In July the Treasury published a document, “Fixing the Foundations: Creating a More Prosperous Nation”. Chapter 6 is called “Reliable and low-carbon energy at a price we can afford”. This does start by talking about “improving productivity in energy generation, production, supply and usage” (a good start). It then goes on to talk about more competitive markets and introducing the ability to switch suppliers within 24 hours. Competitive markets are generally good but the problem we have is that energy efficiency cannot compete with energy supply – there is no market for efficiency, only markets for stuff that results in efficiency. We now have the technology to meter efficiency and California is moving towards a market where efficiency can be measured, metered and truly compete in the energy market. We are developing new business models based on this idea. Personally I fail to see how 24 hour switching contributes to productivity. The rest of the points in this chapter mention supply, oil and gas, shale, new nuclear, and the EU’s Energy Union. In a strange final bullet point printed in red the now on-going review of business energy tax was flagged. It is almost as if they ran out of ideas and this chapter wasn’t quite finished.
So, apart from the statement “improving productivity in energy generation, production, supply and usage” there is no mention of productivity and no linkage to overall energy productivity – and no mention of energy efficiency. Efficiency is mentioned in the chapter on Planning and housing – flagging the decision not to proceed with zero carbon homes and saying they will keep energy efficiency standards under review. The energy chapter is the old 1970s style supply side dominated model in new clothes - “the economy will grow and we will provide whatever energy we need” – rather than focusing on improving energy productivity.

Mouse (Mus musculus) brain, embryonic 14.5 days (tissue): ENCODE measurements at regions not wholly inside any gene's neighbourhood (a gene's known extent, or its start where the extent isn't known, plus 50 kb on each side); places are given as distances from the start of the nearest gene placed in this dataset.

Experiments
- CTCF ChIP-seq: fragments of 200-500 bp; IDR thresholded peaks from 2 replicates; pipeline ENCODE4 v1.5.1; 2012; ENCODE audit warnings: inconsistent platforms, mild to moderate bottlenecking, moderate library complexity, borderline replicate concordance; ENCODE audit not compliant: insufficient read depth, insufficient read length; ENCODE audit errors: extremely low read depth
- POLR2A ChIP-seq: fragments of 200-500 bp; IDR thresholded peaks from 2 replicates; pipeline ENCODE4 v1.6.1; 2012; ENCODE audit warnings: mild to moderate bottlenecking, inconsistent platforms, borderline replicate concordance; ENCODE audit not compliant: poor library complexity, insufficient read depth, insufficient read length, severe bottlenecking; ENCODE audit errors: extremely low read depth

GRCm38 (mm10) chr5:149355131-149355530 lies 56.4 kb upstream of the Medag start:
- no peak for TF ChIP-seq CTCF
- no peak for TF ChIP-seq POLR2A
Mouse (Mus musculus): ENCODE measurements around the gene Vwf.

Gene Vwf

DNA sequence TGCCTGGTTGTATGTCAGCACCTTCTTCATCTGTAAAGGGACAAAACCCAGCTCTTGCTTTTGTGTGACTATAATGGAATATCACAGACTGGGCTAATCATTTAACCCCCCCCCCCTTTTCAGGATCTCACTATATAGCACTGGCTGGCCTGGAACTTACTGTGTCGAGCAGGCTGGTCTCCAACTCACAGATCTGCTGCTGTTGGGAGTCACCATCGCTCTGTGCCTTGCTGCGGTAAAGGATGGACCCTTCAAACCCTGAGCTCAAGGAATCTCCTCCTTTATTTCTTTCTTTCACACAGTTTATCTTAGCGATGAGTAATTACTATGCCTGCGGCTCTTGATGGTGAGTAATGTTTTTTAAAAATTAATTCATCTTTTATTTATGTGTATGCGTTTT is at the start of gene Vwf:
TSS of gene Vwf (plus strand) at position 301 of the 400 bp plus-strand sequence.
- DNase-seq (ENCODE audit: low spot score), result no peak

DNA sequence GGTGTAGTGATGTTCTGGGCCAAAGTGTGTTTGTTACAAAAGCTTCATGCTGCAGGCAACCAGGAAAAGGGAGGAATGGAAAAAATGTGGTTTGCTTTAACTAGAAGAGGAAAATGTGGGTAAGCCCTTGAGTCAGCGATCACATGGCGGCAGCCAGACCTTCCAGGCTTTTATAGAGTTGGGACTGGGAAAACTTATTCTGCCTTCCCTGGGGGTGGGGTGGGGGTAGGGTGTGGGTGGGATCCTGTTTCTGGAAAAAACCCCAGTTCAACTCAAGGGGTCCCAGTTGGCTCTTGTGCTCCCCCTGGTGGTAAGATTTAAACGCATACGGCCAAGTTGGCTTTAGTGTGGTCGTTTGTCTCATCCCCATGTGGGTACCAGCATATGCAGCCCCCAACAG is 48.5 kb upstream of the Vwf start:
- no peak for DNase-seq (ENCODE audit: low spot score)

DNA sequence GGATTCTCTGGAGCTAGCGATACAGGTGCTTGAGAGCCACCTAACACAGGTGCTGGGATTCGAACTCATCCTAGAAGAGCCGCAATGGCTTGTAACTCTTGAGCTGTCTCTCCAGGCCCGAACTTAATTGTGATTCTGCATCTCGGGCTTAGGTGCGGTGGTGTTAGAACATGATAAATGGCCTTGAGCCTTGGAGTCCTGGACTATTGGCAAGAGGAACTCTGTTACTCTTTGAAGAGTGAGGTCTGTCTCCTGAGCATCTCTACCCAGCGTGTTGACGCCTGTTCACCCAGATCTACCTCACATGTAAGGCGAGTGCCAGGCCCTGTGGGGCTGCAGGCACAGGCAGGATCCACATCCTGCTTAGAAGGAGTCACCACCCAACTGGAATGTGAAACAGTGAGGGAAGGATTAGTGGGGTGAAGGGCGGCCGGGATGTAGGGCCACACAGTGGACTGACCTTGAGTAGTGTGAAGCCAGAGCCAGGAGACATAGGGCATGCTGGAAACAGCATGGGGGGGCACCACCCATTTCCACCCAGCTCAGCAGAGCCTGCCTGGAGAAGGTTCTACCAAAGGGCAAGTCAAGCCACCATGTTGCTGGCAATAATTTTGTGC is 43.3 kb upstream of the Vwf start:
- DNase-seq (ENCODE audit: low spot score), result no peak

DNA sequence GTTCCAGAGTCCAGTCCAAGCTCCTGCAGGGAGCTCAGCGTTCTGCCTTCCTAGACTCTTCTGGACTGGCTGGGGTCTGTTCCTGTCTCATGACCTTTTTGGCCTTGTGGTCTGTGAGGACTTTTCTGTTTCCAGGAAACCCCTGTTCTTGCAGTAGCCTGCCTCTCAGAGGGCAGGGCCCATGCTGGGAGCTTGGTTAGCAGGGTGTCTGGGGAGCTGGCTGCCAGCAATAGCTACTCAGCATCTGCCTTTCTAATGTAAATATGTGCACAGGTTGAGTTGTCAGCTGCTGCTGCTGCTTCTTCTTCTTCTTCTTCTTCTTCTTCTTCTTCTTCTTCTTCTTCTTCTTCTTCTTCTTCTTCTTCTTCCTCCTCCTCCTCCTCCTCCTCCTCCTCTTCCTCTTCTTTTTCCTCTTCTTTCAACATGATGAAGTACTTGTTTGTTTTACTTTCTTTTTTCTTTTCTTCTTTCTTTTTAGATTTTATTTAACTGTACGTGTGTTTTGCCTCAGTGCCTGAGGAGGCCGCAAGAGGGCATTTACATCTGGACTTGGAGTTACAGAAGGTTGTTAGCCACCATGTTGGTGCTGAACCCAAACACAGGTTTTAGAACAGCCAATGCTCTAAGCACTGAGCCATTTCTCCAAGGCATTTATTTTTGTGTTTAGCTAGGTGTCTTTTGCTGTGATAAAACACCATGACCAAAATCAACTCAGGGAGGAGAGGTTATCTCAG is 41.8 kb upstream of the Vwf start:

We need to start talking about energy productivity at the macro and the micro level, recognize the economic benefits that come from improved energy productivity (arising from energy cost savings, improved energy security, improved health, reduced need to invest in new supply options etc etc), and set national targets for energy productivity. To support that we need to aggressively promote energy efficiency (that is to say energy productivity at plant and building level) and really start to exploit the massive cost-effective energy reserve the efficiency potential represents, a reserve which is cheaper than any supply-side option, faster to bring on-stream, and by far cleaner than any other option.
So maybe we shouldn’t forget about energy efficiency all together, just rename it energy productivity.
Fixing the Foundations can be found at:
Information on the Investor Confidence Project: europe.eeperformance.org
The EEFIG report can be found at: